The Arabic press reports that on Sunday, tens of thousands of demonstrators came out at Change Square in Sanaa to demand that Saleh be tried for crimes he committed in the course of trying to put down the rallies of winter-spring, 2011.
4. Libya’s Transitional National Council is facing protests from activists in the country’s second largest city, Benghazi. That city was crucial to the movement that overthrew Qaddafi, but its residents say that they are the victims of neglect by the transitional government, which has a lot of former regime officials in it. In both Tunisia and Egypt, transitional prime ministers had to resign under pressure from democratic activists not satisfied with how much continuity there was from the old regime.
5. On Sunday, the Arab League called for President Bashar al-Assad to step down and to allow a government of national unity to guide the country to a new system. This plan sounds very much like the one adopted (or partially adopted) in Yemen. Al-Assad angrily rejected the suggestion as undue interference in Syria’s internal affairs.
It isn’t surprising that the Baath government castigated the Arab League for interfering. What is amazing is that the Arab League is attempting to suggest a way forward for Syria, out of its crises and gridlock. For decades the Arab League was a cypher. But under Secretary-General Nabil Alaraby, it has become an international organization of some importance. It called for the intervention against Qaddafi in Libya. Al-Assad has blown it off, treating it as if it was still divided and toothless, as in the past. He may be making a mistake. His strong alliance with Iran and the unsavory sight of all those sniping attacks on his own civilians has turned a lot of the Arab League against him.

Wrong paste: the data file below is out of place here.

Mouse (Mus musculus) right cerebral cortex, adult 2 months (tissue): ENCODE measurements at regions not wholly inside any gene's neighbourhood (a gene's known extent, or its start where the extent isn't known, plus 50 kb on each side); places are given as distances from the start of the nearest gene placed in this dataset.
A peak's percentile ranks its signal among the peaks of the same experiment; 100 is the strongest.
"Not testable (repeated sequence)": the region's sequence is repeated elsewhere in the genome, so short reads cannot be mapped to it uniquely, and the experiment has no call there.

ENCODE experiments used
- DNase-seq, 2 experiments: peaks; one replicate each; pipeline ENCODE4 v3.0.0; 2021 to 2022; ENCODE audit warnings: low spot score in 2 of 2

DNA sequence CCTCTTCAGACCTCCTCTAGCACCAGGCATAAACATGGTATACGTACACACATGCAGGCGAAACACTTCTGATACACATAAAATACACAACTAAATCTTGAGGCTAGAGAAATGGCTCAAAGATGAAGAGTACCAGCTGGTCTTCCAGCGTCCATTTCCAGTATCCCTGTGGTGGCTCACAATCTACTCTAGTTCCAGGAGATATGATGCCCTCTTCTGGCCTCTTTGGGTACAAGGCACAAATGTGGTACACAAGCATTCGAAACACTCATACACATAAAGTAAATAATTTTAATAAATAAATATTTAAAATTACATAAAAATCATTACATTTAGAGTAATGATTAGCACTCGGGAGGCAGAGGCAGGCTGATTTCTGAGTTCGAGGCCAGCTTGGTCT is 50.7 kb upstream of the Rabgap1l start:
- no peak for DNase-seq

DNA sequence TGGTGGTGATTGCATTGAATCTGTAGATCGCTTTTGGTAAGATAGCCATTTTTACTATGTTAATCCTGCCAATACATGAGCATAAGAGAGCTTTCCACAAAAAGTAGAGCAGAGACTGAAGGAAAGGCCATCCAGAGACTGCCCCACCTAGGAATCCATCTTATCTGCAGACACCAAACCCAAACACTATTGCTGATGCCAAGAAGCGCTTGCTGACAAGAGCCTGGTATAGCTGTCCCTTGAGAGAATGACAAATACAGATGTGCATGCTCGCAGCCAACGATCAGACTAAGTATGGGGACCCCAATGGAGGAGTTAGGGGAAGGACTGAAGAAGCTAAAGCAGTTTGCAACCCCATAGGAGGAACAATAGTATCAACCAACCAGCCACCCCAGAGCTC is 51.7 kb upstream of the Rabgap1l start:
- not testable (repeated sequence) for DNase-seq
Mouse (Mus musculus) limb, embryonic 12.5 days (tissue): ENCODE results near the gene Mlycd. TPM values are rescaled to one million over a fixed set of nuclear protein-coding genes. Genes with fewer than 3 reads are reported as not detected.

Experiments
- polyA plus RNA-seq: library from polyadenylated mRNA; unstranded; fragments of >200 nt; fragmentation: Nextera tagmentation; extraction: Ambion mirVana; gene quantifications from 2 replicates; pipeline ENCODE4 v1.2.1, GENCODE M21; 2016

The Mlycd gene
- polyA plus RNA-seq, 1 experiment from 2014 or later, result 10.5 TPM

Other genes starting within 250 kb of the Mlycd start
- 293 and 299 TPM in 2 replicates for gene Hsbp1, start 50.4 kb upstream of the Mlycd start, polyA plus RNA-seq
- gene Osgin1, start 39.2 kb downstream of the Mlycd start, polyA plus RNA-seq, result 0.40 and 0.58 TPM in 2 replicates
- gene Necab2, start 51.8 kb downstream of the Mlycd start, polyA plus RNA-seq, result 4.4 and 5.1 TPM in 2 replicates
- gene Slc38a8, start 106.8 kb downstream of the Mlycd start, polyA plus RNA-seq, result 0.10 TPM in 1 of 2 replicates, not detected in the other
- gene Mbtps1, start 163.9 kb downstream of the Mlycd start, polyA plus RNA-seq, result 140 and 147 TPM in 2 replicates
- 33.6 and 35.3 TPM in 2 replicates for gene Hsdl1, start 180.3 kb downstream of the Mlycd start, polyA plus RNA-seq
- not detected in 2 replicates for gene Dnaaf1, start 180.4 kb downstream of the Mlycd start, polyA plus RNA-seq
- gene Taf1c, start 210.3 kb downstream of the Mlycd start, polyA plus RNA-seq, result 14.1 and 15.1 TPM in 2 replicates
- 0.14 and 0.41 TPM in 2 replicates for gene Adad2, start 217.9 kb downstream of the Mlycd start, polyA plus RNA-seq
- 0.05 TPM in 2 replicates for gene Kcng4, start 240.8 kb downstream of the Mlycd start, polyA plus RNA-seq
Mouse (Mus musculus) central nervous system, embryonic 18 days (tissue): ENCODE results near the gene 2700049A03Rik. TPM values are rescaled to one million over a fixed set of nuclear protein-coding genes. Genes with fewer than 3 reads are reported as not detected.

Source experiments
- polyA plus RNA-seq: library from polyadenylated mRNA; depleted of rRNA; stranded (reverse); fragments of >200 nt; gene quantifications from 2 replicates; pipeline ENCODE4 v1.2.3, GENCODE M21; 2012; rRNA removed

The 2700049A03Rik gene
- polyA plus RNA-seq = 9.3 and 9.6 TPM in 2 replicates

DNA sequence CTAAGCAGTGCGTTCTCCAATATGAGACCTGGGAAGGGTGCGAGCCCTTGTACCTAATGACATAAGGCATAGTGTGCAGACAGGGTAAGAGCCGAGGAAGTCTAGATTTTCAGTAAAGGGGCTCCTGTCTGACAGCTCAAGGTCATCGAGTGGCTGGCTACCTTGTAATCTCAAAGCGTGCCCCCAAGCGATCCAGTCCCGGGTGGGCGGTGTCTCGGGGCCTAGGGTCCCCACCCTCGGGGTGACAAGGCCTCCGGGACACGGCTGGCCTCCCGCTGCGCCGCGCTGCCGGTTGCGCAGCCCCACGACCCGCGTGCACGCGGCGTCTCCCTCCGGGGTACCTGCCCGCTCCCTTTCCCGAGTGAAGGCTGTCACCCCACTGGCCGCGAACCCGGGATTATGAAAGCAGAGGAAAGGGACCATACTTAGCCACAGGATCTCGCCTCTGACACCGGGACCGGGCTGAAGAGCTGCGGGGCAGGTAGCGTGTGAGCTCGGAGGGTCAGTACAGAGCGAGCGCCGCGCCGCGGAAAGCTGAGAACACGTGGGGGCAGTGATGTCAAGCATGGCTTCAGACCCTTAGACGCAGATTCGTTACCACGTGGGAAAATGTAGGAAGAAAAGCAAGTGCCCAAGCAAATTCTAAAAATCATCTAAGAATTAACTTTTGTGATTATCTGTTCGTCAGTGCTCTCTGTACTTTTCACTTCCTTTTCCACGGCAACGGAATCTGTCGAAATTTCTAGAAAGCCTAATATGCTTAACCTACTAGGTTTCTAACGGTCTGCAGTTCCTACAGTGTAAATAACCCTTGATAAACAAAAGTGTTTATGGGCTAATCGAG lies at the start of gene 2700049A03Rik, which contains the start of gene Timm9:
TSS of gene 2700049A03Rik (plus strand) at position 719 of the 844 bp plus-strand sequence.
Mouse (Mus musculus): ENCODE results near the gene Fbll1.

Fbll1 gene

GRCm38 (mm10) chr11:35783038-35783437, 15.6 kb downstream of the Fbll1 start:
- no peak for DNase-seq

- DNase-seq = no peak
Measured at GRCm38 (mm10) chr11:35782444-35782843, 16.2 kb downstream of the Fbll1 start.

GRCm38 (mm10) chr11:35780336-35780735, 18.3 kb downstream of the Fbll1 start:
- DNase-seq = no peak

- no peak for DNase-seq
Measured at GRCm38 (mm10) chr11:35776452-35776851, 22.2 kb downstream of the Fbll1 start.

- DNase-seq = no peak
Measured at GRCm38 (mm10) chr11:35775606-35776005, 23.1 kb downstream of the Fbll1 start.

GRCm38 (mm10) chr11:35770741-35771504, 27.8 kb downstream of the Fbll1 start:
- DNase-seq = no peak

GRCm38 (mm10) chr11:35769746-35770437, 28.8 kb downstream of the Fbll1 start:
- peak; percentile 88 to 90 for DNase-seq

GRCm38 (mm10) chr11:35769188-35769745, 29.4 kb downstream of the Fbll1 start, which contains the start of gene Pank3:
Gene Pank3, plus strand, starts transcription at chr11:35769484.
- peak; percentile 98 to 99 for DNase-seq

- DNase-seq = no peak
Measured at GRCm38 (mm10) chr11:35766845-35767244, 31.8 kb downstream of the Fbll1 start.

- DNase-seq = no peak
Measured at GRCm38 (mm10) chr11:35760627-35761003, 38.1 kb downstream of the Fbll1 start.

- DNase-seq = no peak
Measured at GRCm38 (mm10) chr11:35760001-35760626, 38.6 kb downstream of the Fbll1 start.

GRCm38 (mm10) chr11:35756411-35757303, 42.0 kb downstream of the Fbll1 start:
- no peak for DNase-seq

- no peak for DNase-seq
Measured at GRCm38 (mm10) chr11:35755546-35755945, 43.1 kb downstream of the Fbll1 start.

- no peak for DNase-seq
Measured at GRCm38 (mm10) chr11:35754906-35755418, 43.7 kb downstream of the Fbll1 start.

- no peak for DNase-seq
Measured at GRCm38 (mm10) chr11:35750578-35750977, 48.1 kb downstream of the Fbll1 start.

Among the flashpoints in the area has been the confrontation between Iran and the United States at the mouth of the Persian Gulf. Iran conducted a 10-day military exercise there, warning of its ability to close off the waterway to world trade, thus depriving it of one-sixth of petroleum supplies.
But an unstated element in this Iran-US confrontation is the US backing for Saudi Arabia and Bahrain, both Sunni powers, against Iran. Bahrain’s citizen population is 58% Shiite, after tens of thousands of Saudis, Pakistanis and other Sunnis were granted citizenship by the Sunni monarch of the islands. The Bahrain monarchy has cracked down hard on the protest movement seeking a constitutional monarchy. Saudi Arabia sent 1,000 troops to help the Bahrain king, Sheikh Hamad b. Isa Al Khalifah. The United States has a naval base in Manama that serves as the HQ of the Fifth Fleet, which is charged with keeping the oil flowing from the Persian Gulf.